Similarly, in his mix of apocalyptic foreboding with free-wheeling diatribes against political figures like New York City Mayor Ed Koch, President Reagan, and closeted hate-monger Roy Cohn, Feinberg anticipates the mode of Tony Kushner's Pulitzer Prize- and Tony Award-winning Angels in America (1990-91).

Feinberg provided an influential model for how resentment can be released, yet tempered by humor, so as to keep the gay writer sane. By persistently undercutting the tragic seriousness of the situation, Feinberg was able not only to mock his own extreme behaviors, but also to rage against the absurd injustice that he and his contemporaries suffered. Humor helped preserve him from going mad with despair.

Raymond-Jean Frontain

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literature >> Overview:  AIDS Literature

In the twenty years since its first appearance in the West, AIDS has been the subject of a large body of literature, most of it written by gay men and much of it designed to expose readers as closely as possible to the emergency of the epidemic and the suffering of affected individuals.

literature >> Overview:  American Literature: Gay Male, Post-Stonewall

After Stonewall, gay male literature became focused as a movement, aided by the development of gay newspapers, magazines, and quarterlies and the founding of serious gay and lesbian bookstores.

literature >> Overview:  Comedy of Manners

The Comedy of Manners, which flourished on the Restoration stage, has been particularly amenable to twentieth-century gay male writers as a vehicle for social satire in both dramatic and nondramatic works.

literature >> Overview:  Humor

Like other minority groups, gay men and lesbians have had to develop both a particular sense of humor among themselves in order to make their marginal social status endurable and also a defensive awareness toward the rest of the world in order to disarm their adversaries with laughter.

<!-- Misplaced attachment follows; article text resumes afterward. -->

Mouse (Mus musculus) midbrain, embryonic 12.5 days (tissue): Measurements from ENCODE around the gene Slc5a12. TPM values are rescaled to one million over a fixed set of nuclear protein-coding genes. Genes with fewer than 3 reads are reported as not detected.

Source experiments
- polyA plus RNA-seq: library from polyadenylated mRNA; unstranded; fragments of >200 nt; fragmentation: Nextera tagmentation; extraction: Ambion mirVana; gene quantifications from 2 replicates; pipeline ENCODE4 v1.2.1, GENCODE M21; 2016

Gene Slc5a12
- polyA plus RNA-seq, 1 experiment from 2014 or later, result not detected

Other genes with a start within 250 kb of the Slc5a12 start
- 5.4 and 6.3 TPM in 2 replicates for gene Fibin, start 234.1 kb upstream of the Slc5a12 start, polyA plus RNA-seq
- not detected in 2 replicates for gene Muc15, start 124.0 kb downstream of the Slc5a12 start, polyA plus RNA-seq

literature >> Overview:  Jewish-American Literature

Jewish-American gay and lesbian literature is marked by its rich heritage, diverse subject matter, and thriving vitality.

social sciences >> ACT UP

Using bold images and confrontational tactics, ACT UP worked to promote awareness of AIDS and challenge the complacency of politicians and government officials in the early years of the epidemic.

literature >> Auden, W. H.

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literature >> Barthes, Roland

French semiotician Roland Barthes argued that the reintroduction of the sentimentality of love into sexuality would be the ultimate transgression.

social sciences >> Cohn, Roy

A homosexual from a liberal background, Roy Cohn can be seen as a deeply twisted, complicit victim of the anti-liberal, homophobic ideology of his era that he thoroughly internalized.

literature >> Kushner, Tony

In addition to being a prize-winning playwright, Tony Kushner has become a celebrity spokesman for gay politics and AIDS activism.

arts >> Rudnick, Paul

Out American playwright, novelist, and screenwriter Paul Rudnick brings a gently subversive wit to all of his projects.

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Carducci, Jane S. "David B. Feinberg (1956- )." Contemporary Gay American Novelists: A Bio-Bibliographical Critical Sourcebook. Emmanuel S. Nelson, ed. Westport, Conn.: Greenwood, 1993. 122-27.

Clum, John M. "'And Once I Had It All': AIDS Narratives and Memories of an American Dream." Writing AIDS: Gay Literature, Language, and Analysis. Timothy F. Murphy and Suzanne Poirier, eds. New York: Columbia University Press, 1993. 200-24.

"David B. Feinberg Papers, 1976-1994."

Feinberg, David. B. Eighty-Sixed. New York: Viking, 1989.

_____. Spontaneous Combustion. New York: Viking, 1991.

_____. Queer and Loathing: Rants and Raves of a Raging AIDS Clone. New York: Viking, 1994.


    Citation Information
    Author: Frontain, Raymond-Jean  
    Entry Title: Feinberg, David B.  
    General Editor: Claude J. Summers  
    Publication Name: glbtq: An Encyclopedia of Gay, Lesbian, Bisexual,
Transgender, and Queer Culture
    Publication Date: 2005  
    Date Last Updated August 11, 2005  
    Web Address  
    Publisher glbtq, Inc.
1130 West Adams
Chicago, IL   60607
    Today's Date  
    Encyclopedia Copyright: © 2002-2006, glbtq, Inc.  
    Entry Copyright © 2005, glbtq, inc.